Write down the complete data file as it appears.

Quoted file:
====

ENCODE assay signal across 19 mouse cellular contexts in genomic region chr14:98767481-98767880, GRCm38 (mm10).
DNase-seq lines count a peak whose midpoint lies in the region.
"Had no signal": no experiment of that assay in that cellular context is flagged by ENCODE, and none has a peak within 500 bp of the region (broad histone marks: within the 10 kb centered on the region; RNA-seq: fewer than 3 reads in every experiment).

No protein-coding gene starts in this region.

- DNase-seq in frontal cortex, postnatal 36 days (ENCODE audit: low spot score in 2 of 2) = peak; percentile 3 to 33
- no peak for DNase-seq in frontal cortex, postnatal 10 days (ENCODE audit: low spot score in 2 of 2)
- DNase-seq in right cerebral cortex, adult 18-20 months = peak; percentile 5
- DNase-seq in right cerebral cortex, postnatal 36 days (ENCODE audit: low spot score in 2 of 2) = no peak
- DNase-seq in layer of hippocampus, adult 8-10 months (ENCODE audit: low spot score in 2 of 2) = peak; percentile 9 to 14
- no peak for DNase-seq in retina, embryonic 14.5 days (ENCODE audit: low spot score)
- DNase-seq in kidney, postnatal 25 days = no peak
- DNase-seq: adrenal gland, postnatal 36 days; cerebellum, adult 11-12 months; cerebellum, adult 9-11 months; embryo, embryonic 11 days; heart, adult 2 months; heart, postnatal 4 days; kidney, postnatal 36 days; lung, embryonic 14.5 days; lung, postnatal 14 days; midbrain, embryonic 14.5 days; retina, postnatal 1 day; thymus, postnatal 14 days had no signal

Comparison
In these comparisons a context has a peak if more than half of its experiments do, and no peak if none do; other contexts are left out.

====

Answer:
ENCODE assay signal across 19 mouse cellular contexts in genomic region chr14:98767481-98767880, GRCm38 (mm10).
DNase-seq lines count a peak whose midpoint lies in the region.
"Had no signal": no experiment of that assay in that cellular context is flagged by ENCODE, and none has a peak within 500 bp of the region (broad histone marks: within the 10 kb centered on the region; RNA-seq: fewer than 3 reads in every experiment).

No protein-coding gene starts in this region.

- DNase-seq in frontal cortex, postnatal 36 days (ENCODE audit: low spot score in 2 of 2) = peak; percentile 3 to 33
- no peak for DNase-seq in frontal cortex, postnatal 10 days (ENCODE audit: low spot score in 2 of 2)
- DNase-seq in right cerebral cortex, adult 18-20 months = peak; percentile 5
- DNase-seq in right cerebral cortex, postnatal 36 days (ENCODE audit: low spot score in 2 of 2) = no peak
- DNase-seq in layer of hippocampus, adult 8-10 months (ENCODE audit: low spot score in 2 of 2) = peak; percentile 9 to 14
- no peak for DNase-seq in retina, embryonic 14.5 days (ENCODE audit: low spot score)
- DNase-seq in kidney, postnatal 25 days = no peak
- DNase-seq: adrenal gland, postnatal 36 days; cerebellum, adult 11-12 months; cerebellum, adult 9-11 months; embryo, embryonic 11 days; heart, adult 2 months; heart, postnatal 4 days; kidney, postnatal 36 days; lung, embryonic 14.5 days; lung, postnatal 14 days; midbrain, embryonic 14.5 days; retina, postnatal 1 day; thymus, postnatal 14 days had no signal

Comparison
In these comparisons a context has a peak if more than half of its experiments do, and no peak if none do; other contexts are left out.